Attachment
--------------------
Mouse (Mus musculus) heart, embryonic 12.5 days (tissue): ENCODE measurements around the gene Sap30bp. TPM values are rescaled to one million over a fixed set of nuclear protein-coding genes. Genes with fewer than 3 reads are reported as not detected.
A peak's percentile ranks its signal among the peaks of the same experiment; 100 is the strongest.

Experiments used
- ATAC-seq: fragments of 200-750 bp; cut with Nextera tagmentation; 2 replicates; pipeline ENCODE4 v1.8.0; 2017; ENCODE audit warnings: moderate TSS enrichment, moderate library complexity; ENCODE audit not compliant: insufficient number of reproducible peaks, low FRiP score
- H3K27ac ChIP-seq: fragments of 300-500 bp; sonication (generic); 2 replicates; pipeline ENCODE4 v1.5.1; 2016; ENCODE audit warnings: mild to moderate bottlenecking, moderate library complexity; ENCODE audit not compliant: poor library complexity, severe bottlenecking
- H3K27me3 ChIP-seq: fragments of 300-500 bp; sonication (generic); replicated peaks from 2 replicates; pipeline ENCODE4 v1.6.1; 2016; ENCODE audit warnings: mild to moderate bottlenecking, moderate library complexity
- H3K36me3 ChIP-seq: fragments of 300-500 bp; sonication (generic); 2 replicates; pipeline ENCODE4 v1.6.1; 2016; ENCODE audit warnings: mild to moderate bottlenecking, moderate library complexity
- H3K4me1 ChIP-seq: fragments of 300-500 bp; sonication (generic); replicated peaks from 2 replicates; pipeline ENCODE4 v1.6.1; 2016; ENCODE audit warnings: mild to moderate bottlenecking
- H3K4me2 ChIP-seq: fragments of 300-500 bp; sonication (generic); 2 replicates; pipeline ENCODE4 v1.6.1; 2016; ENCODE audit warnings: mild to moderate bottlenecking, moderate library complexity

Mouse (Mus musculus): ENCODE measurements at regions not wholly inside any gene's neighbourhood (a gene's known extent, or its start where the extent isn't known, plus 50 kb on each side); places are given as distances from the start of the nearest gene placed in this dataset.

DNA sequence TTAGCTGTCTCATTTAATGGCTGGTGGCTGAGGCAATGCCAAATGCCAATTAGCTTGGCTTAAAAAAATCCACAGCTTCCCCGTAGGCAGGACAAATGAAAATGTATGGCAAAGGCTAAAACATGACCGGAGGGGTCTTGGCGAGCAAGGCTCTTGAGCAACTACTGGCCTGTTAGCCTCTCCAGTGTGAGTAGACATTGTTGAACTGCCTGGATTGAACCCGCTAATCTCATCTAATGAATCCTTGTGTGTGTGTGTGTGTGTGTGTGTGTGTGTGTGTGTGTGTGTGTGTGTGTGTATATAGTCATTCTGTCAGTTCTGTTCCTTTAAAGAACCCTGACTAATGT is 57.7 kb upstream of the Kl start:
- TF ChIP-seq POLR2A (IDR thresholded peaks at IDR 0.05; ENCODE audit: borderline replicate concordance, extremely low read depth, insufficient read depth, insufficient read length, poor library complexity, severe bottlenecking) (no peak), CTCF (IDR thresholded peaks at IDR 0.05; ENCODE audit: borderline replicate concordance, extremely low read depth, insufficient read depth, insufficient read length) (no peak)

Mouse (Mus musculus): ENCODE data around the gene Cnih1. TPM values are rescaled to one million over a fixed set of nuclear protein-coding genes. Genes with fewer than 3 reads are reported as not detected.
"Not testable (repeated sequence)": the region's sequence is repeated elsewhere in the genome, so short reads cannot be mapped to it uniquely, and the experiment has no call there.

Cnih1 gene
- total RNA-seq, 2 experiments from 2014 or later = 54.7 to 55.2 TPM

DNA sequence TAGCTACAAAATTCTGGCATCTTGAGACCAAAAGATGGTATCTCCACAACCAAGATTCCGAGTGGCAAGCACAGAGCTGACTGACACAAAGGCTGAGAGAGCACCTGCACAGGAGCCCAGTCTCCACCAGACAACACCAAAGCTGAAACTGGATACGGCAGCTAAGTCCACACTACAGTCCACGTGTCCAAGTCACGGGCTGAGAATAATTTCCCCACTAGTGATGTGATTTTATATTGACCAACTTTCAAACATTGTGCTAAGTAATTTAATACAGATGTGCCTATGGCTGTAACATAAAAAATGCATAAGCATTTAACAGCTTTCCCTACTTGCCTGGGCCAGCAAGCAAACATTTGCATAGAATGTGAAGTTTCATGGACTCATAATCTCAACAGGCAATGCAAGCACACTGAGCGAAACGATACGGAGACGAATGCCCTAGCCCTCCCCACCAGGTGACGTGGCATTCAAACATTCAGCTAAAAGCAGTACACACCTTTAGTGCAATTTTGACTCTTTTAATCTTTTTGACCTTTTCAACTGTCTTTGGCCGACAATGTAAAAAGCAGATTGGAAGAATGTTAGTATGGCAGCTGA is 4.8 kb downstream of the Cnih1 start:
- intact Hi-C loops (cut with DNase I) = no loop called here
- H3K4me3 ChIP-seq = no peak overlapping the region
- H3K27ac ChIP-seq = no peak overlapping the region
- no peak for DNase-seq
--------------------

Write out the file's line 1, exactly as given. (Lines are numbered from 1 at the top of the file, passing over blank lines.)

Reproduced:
Mouse (Mus musculus) heart, embryonic 12.5 days (tissue): ENCODE measurements around the gene Sap30bp. TPM values are rescaled to one million over a fixed set of nuclear protein-coding genes. Genes with fewer than 3 reads are reported as not detected.